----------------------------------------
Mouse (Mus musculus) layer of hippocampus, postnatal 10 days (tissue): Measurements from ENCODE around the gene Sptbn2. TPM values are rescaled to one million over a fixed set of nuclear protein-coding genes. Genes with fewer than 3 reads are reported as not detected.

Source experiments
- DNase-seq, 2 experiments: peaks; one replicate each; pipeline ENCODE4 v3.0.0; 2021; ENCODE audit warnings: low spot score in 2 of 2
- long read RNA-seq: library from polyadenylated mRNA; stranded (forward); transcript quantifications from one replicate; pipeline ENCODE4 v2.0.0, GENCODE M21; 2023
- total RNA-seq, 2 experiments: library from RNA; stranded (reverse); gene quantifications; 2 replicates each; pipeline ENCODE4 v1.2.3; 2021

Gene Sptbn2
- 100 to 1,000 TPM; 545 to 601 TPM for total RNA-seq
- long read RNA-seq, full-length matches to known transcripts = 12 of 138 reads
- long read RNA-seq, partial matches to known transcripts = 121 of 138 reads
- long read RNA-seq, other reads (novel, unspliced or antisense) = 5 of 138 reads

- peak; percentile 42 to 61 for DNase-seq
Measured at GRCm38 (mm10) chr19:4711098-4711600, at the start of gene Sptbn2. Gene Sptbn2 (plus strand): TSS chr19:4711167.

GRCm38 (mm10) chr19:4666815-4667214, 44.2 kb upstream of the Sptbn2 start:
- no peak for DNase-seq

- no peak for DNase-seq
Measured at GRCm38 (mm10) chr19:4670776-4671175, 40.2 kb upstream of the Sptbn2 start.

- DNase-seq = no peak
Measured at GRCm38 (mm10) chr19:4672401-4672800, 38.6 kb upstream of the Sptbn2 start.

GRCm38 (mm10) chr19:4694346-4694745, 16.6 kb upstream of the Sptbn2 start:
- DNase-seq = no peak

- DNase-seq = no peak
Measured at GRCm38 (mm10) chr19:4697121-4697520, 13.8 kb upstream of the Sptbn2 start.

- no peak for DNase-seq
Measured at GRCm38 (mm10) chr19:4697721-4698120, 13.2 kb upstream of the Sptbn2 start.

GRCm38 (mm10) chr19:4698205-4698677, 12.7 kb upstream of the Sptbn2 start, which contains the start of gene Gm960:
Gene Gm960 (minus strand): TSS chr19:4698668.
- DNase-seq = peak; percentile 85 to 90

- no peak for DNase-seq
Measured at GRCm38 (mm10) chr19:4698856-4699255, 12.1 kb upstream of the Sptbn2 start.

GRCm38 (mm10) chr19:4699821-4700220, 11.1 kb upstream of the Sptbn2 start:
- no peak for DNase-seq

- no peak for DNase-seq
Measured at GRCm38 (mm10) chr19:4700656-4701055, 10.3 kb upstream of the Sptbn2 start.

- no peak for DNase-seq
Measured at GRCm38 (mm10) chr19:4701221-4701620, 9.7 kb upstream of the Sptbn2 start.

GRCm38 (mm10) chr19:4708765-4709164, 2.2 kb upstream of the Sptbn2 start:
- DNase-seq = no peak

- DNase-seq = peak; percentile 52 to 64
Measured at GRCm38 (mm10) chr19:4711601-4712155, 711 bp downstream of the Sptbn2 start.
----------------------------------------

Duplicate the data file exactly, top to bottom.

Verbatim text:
Mouse (Mus musculus) layer of hippocampus, postnatal 10 days (tissue): Measurements from ENCODE around the gene Sptbn2. TPM values are rescaled to one million over a fixed set of nuclear protein-coding genes. Genes with fewer than 3 reads are reported as not detected.

Source experiments
- DNase-seq, 2 experiments: peaks; one replicate each; pipeline ENCODE4 v3.0.0; 2021; ENCODE audit warnings: low spot score in 2 of 2
- long read RNA-seq: library from polyadenylated mRNA; stranded (forward); transcript quantifications from one replicate; pipeline ENCODE4 v2.0.0, GENCODE M21; 2023
- total RNA-seq, 2 experiments: library from RNA; stranded (reverse); gene quantifications; 2 replicates each; pipeline ENCODE4 v1.2.3; 2021

Gene Sptbn2
- 100 to 1,000 TPM; 545 to 601 TPM for total RNA-seq
- long read RNA-seq, full-length matches to known transcripts = 12 of 138 reads
- long read RNA-seq, partial matches to known transcripts = 121 of 138 reads
- long read RNA-seq, other reads (novel, unspliced or antisense) = 5 of 138 reads

- peak; percentile 42 to 61 for DNase-seq
Measured at GRCm38 (mm10) chr19:4711098-4711600, at the start of gene Sptbn2. Gene Sptbn2 (plus strand): TSS chr19:4711167.

GRCm38 (mm10) chr19:4666815-4667214, 44.2 kb upstream of the Sptbn2 start:
- no peak for DNase-seq

- no peak for DNase-seq
Measured at GRCm38 (mm10) chr19:4670776-4671175, 40.2 kb upstream of the Sptbn2 start.

- DNase-seq = no peak
Measured at GRCm38 (mm10) chr19:4672401-4672800, 38.6 kb upstream of the Sptbn2 start.

GRCm38 (mm10) chr19:4694346-4694745, 16.6 kb upstream of the Sptbn2 start:
- DNase-seq = no peak

- DNase-seq = no peak
Measured at GRCm38 (mm10) chr19:4697121-4697520, 13.8 kb upstream of the Sptbn2 start.

- no peak for DNase-seq
Measured at GRCm38 (mm10) chr19:4697721-4698120, 13.2 kb upstream of the Sptbn2 start.

GRCm38 (mm10) chr19:4698205-4698677, 12.7 kb upstream of the Sptbn2 start, which contains the start of gene Gm960:
Gene Gm960 (minus strand): TSS chr19:4698668.
- DNase-seq = peak; percentile 85 to 90

- no peak for DNase-seq
Measured at GRCm38 (mm10) chr19:4698856-4699255, 12.1 kb upstream of the Sptbn2 start.

GRCm38 (mm10) chr19:4699821-4700220, 11.1 kb upstream of the Sptbn2 start:
- no peak for DNase-seq

- no peak for DNase-seq
Measured at GRCm38 (mm10) chr19:4700656-4701055, 10.3 kb upstream of the Sptbn2 start.

- no peak for DNase-seq
Measured at GRCm38 (mm10) chr19:4701221-4701620, 9.7 kb upstream of the Sptbn2 start.

GRCm38 (mm10) chr19:4708765-4709164, 2.2 kb upstream of the Sptbn2 start:
- DNase-seq = no peak

- DNase-seq = peak; percentile 52 to 64
Measured at GRCm38 (mm10) chr19:4711601-4712155, 711 bp downstream of the Sptbn2 start.